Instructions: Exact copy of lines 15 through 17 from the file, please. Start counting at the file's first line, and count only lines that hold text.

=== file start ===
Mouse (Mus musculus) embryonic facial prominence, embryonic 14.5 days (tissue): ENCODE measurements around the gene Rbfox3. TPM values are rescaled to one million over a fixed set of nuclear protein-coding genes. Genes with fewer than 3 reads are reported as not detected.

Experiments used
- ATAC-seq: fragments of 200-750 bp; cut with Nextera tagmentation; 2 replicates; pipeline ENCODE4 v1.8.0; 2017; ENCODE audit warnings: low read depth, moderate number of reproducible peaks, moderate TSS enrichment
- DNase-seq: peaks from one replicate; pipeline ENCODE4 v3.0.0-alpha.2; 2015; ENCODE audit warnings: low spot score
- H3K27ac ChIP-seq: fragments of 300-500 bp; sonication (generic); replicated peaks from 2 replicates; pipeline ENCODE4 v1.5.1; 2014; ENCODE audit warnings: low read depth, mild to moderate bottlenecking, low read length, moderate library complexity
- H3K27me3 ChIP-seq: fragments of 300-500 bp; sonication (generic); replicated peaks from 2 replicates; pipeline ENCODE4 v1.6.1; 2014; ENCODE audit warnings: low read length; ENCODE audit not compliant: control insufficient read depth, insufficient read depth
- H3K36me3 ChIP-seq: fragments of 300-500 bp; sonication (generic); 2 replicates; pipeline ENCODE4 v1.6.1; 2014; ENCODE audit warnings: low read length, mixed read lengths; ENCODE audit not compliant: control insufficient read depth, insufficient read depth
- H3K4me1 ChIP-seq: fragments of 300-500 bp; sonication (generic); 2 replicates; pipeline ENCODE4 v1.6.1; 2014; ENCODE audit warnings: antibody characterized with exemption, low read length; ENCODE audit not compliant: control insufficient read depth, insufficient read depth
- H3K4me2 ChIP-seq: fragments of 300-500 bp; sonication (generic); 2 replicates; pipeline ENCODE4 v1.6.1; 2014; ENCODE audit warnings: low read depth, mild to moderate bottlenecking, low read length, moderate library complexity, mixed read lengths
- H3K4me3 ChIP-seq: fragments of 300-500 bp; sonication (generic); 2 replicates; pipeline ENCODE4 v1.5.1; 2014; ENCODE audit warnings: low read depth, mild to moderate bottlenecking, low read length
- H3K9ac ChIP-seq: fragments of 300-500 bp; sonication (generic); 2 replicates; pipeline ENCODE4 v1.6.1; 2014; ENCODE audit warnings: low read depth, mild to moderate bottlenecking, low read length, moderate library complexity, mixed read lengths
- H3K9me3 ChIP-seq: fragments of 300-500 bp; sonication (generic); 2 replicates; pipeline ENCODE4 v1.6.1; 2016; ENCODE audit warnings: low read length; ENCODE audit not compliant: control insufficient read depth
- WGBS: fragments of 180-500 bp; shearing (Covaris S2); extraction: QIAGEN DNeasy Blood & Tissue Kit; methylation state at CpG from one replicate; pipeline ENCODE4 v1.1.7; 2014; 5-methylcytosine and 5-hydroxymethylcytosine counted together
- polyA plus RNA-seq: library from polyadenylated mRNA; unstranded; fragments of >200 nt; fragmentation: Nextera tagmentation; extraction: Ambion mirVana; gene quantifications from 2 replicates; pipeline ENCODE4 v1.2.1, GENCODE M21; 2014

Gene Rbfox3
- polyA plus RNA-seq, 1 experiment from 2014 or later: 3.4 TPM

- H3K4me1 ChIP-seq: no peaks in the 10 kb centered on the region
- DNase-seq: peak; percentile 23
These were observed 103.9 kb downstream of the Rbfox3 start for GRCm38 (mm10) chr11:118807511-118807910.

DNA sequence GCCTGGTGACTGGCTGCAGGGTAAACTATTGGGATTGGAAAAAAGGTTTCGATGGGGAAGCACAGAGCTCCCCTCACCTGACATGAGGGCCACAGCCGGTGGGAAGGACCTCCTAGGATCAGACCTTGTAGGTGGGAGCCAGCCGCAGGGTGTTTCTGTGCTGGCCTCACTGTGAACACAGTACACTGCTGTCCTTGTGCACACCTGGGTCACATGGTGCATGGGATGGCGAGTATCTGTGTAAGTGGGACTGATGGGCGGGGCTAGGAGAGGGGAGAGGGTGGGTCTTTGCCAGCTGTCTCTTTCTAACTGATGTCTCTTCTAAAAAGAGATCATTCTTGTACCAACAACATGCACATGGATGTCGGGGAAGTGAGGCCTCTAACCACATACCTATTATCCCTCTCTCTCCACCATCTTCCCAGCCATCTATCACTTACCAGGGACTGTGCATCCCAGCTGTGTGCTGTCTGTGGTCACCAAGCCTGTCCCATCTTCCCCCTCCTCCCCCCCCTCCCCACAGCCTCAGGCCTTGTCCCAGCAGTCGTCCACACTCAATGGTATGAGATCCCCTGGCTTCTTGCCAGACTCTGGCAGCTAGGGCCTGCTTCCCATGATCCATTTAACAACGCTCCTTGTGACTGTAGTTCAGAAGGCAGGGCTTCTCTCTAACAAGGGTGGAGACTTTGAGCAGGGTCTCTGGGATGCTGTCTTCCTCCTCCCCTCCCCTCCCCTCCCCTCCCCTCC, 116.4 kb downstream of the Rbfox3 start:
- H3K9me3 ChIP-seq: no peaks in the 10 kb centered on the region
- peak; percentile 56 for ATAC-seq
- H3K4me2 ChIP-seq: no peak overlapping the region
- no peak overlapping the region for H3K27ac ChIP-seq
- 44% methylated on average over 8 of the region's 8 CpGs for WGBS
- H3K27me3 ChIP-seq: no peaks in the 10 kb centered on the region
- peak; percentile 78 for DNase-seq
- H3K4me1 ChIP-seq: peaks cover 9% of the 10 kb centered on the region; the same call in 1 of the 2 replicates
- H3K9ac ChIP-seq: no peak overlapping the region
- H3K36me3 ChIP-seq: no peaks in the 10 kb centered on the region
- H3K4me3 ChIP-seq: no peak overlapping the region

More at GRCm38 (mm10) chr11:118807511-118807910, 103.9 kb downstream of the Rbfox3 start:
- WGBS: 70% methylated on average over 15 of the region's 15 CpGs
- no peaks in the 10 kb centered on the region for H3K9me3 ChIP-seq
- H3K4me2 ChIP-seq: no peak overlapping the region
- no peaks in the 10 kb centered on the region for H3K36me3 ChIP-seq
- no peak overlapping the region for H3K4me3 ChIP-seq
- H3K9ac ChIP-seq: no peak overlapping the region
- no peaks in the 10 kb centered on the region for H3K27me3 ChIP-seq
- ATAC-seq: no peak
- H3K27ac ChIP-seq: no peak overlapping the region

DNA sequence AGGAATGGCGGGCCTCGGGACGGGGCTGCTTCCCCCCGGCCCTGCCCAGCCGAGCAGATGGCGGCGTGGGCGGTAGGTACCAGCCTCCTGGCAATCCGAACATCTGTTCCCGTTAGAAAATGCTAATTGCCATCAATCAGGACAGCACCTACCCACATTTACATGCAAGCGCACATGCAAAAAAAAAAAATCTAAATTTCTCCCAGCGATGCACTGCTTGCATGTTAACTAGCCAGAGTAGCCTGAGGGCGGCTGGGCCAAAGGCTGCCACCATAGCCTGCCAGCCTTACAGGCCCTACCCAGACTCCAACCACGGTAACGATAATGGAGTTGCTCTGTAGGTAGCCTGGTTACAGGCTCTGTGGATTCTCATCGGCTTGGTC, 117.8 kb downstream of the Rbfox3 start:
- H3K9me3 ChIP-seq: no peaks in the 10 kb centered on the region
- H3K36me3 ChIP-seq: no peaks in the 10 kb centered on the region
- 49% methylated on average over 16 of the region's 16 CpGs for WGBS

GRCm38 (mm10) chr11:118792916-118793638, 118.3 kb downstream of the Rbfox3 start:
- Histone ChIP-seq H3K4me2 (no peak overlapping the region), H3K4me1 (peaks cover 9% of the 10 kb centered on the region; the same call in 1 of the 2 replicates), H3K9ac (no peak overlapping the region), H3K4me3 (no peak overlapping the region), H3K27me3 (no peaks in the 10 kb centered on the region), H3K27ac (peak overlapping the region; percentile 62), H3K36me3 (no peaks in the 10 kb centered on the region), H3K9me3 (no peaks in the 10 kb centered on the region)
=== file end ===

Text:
Gene Rbfox3
- polyA plus RNA-seq, 1 experiment from 2014 or later: 3.4 TPM

- H3K4me1 ChIP-seq: no peaks in the 10 kb centered on the region